This year, archaeologists made a wealth of stunning finds that spanned world history, from ancient Egypt's mummified crocodiles to medieval Spain's penis-shaped weapon sharpener.
The past is a living thing. And more often than not, it lives under our feet. Over the past year, we’ve covered a number of incredible archaeological discoveries that have informed, challenged, and complicated our view of ancient people and societies.
Take this year’s research into Japan’s ancient Hirota people. For decades, archaeologists have wondered why human remains found on the island of Tanegashima, where the Hirota lived, had deformed skulls. No one knew the answer until researchers from Kyushu University and the University of Montana determined that they’d likely practiced artificial cranial deformation.
That said, scientists aren’t sure what purpose this served — just as they’re not entirely sure why a child was buried with 142 dogs in ancient Egypt between the first century B.C.E. and the first century C.E. They’ve speculated that the burial was perhaps ritualistic or the result of a catastrophe.
Archaeology offers answers, but it often brings up questions, too. These are some of the most incredible archaeological news stories from 2023, from the discovery of a 19th-century shipwreck in Michigan’s Lake Huron to the excavation of a sprawling Roman mosaic beneath the site of a future Aldi in England.
A Shipwreck Found 280 Feet Deep In Lake Huron
Sometimes, archaeological discoveries don’t take place beneath the Earth but rather under the water. And one of the most astounding discoveries this year took place in Michigan’s Lake Huron, where filmmakers working on a documentary about invasive mussel species stumbled upon the sunken wreck of the Africa, a ship that had been lost for 128 years.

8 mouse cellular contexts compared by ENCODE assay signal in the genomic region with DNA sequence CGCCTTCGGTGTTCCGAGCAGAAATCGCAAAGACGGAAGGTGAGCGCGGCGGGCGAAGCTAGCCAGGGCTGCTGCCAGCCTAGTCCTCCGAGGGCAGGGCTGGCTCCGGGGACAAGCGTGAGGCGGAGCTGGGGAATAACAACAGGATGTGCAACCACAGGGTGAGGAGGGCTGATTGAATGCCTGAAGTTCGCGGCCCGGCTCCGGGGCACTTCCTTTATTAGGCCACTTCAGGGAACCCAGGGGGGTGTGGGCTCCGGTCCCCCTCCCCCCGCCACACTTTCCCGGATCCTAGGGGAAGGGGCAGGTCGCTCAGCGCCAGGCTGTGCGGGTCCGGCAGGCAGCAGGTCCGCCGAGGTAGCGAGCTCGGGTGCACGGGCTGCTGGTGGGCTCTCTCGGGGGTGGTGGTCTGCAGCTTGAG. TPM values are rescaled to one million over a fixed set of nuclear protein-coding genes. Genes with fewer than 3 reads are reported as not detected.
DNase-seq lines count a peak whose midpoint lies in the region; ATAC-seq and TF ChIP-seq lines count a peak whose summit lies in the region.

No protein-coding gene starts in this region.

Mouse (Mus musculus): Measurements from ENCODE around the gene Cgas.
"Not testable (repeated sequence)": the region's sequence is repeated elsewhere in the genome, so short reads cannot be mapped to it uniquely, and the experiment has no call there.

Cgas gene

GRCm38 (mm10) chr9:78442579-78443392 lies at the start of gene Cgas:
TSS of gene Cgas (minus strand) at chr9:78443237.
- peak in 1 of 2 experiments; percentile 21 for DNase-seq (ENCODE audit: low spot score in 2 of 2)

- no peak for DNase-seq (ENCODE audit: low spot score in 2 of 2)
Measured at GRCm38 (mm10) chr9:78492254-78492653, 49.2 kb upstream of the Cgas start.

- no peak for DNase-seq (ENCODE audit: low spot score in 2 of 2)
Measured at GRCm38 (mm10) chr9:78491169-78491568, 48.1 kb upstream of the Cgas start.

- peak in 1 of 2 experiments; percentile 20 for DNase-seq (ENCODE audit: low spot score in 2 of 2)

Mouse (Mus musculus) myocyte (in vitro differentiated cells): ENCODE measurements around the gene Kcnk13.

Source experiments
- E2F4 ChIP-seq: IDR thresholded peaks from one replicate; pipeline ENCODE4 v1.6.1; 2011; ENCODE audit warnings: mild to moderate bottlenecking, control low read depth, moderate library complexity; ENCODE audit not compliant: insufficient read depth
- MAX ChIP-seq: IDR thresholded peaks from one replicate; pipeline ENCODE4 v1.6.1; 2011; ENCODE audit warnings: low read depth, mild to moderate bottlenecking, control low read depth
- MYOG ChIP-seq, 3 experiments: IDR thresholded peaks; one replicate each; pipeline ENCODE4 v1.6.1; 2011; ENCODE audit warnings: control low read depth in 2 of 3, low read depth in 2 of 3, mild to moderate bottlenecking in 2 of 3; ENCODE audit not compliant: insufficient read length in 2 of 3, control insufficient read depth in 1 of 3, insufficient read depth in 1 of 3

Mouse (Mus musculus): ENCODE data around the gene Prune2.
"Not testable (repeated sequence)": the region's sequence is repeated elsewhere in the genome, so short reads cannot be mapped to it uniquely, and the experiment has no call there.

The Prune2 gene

Technically, the filmmakers, Yvonne Drebert and Zach Melnick, stumbled upon mussels first. Notified of an anomaly at the bottom of the lake, they sent their remotely operated vehicle with an ultra-low-light, high-resolution camera system into the depths to investigate. Two hundred and eighty feet beneath the surface, they detected the quagga mussels they were looking for – clinging to an enormous shipwreck.
It was the wreck of the Africa, a passenger-turned-cargo ship that sank in 1895. Then, the ship and its 11 crew members disappeared during a snowstorm, never to be seen again.
Thanks to the mussels, the mystery of the Africa‘s fate has finally been solved.
A ‘Very Rare’ Arrowhead That Was Carved From A Meteorite
Around 1873, archaeologists unearthed a small arrowhead near Lake Biel in Switzerland. As Beda Hofmann, the director and curator of meteorites at the Natural History Museum of Bern, told Live Science, it seemed to be “a typical arrowhead coated in rust.” Now, 150 years later, scientists have discovered that the ancient artifact is anything but typical.
The 1.5-inch-long arrowhead, which dates to between 900 B.C.E. and 800 B.C.E., was actually carved from a meteorite. What’s more, experts believe they can point to the exact space rock from which it originated.
Around 1500 B.C.E., a meteorite smashed into the Earth near Estonia, leaving behind a hole known as the Kaali crater. Archaeologists have theorized that people living in the area collected chunks of the iron-rich rock that eventually made their way to Switzerland over trade routes. One of these chunks was then eventually formed into the arrowhead that was rediscovered 2,000 years later.
And if that weren’t fascinating enough, this arrowhead is one of just 55 artifacts made from a meteorite ever discovered.
A Roman Mosaic Discovered At The Site Of A Future Aldi Store
History lives under our feet. And the next archaeological discovery proves it. While archaeologists were inspecting the site of a future Aldi supermarket in Olney, England, they came across a stunning Roman mosaic that dates back to the Roman occupation of Britain between 43 and 410 C.E.
“Due to the site location, we anticipated some notable Roman remains,” John Boothroyd, a senior project manager at Oxford Archaeology, told the BBC, “but the discovery of this fantastic mosaic far exceeded those expectations.”
Experts believe that the mosaic, which is remarkably well preserved and contains red, white, and blue tiles as well as decorative flourishes, likely once belonged to a Roman villa and bathhouse. Because there was a Roman settlement nearby between the second and fourth centuries C.E., archaeologists suspect that the mosaic dates back to this time.